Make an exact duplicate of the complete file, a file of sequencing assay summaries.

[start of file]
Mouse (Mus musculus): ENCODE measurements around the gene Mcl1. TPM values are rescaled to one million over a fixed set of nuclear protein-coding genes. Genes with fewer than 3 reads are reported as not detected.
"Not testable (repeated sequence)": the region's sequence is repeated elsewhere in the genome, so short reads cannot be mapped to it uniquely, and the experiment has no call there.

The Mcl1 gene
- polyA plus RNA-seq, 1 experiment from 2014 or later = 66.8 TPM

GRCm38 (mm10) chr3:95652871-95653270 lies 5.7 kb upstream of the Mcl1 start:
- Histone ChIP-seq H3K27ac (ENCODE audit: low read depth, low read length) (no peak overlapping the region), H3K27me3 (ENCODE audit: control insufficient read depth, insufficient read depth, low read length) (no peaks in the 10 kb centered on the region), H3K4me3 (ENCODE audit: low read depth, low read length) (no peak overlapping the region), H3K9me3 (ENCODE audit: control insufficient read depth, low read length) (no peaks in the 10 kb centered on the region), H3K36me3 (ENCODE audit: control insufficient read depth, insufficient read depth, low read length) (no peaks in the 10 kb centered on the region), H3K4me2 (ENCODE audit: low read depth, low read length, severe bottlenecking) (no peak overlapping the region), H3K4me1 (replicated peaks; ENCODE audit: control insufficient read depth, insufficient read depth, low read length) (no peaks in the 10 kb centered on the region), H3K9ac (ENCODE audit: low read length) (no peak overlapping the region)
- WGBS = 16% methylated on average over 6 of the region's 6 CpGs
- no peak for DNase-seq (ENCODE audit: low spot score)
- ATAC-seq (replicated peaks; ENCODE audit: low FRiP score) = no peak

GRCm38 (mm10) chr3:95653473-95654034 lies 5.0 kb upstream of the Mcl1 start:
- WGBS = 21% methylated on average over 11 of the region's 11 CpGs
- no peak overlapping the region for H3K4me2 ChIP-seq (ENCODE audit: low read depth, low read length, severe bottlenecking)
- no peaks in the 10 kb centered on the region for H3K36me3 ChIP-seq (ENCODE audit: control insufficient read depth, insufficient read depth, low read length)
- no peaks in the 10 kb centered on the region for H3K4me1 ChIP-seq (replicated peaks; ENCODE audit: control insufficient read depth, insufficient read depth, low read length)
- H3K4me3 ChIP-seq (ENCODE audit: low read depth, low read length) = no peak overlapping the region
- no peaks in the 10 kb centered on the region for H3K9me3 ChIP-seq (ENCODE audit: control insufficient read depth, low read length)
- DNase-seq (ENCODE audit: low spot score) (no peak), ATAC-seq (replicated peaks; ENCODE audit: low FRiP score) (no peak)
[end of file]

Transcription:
Mouse (Mus musculus): ENCODE measurements around the gene Mcl1. TPM values are rescaled to one million over a fixed set of nuclear protein-coding genes. Genes with fewer than 3 reads are reported as not detected.
"Not testable (repeated sequence)": the region's sequence is repeated elsewhere in the genome, so short reads cannot be mapped to it uniquely, and the experiment has no call there.

The Mcl1 gene
- polyA plus RNA-seq, 1 experiment from 2014 or later = 66.8 TPM

GRCm38 (mm10) chr3:95652871-95653270 lies 5.7 kb upstream of the Mcl1 start:
- Histone ChIP-seq H3K27ac (ENCODE audit: low read depth, low read length) (no peak overlapping the region), H3K27me3 (ENCODE audit: control insufficient read depth, insufficient read depth, low read length) (no peaks in the 10 kb centered on the region), H3K4me3 (ENCODE audit: low read depth, low read length) (no peak overlapping the region), H3K9me3 (ENCODE audit: control insufficient read depth, low read length) (no peaks in the 10 kb centered on the region), H3K36me3 (ENCODE audit: control insufficient read depth, insufficient read depth, low read length) (no peaks in the 10 kb centered on the region), H3K4me2 (ENCODE audit: low read depth, low read length, severe bottlenecking) (no peak overlapping the region), H3K4me1 (replicated peaks; ENCODE audit: control insufficient read depth, insufficient read depth, low read length) (no peaks in the 10 kb centered on the region), H3K9ac (ENCODE audit: low read length) (no peak overlapping the region)
- WGBS = 16% methylated on average over 6 of the region's 6 CpGs
- no peak for DNase-seq (ENCODE audit: low spot score)
- ATAC-seq (replicated peaks; ENCODE audit: low FRiP score) = no peak

GRCm38 (mm10) chr3:95653473-95654034 lies 5.0 kb upstream of the Mcl1 start:
- WGBS = 21% methylated on average over 11 of the region's 11 CpGs
- no peak overlapping the region for H3K4me2 ChIP-seq (ENCODE audit: low read depth, low read length, severe bottlenecking)
- no peaks in the 10 kb centered on the region for H3K36me3 ChIP-seq (ENCODE audit: control insufficient read depth, insufficient read depth, low read length)
- no peaks in the 10 kb centered on the region for H3K4me1 ChIP-seq (replicated peaks; ENCODE audit: control insufficient read depth, insufficient read depth, low read length)
- H3K4me3 ChIP-seq (ENCODE audit: low read depth, low read length) = no peak overlapping the region
- no peaks in the 10 kb centered on the region for H3K9me3 ChIP-seq (ENCODE audit: control insufficient read depth, low read length)
- DNase-seq (ENCODE audit: low spot score) (no peak), ATAC-seq (replicated peaks; ENCODE audit: low FRiP score) (no peak)